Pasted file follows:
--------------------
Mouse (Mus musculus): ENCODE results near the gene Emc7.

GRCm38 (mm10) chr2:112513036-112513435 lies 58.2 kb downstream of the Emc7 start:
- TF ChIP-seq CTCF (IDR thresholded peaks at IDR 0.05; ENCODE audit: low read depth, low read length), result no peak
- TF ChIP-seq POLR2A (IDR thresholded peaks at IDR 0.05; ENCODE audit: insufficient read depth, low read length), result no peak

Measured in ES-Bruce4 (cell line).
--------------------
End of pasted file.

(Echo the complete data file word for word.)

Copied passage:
Mouse (Mus musculus): ENCODE results near the gene Emc7.

GRCm38 (mm10) chr2:112513036-112513435 lies 58.2 kb downstream of the Emc7 start:
- TF ChIP-seq CTCF (IDR thresholded peaks at IDR 0.05; ENCODE audit: low read depth, low read length), result no peak
- TF ChIP-seq POLR2A (IDR thresholded peaks at IDR 0.05; ENCODE audit: insufficient read depth, low read length), result no peak

Measured in ES-Bruce4 (cell line).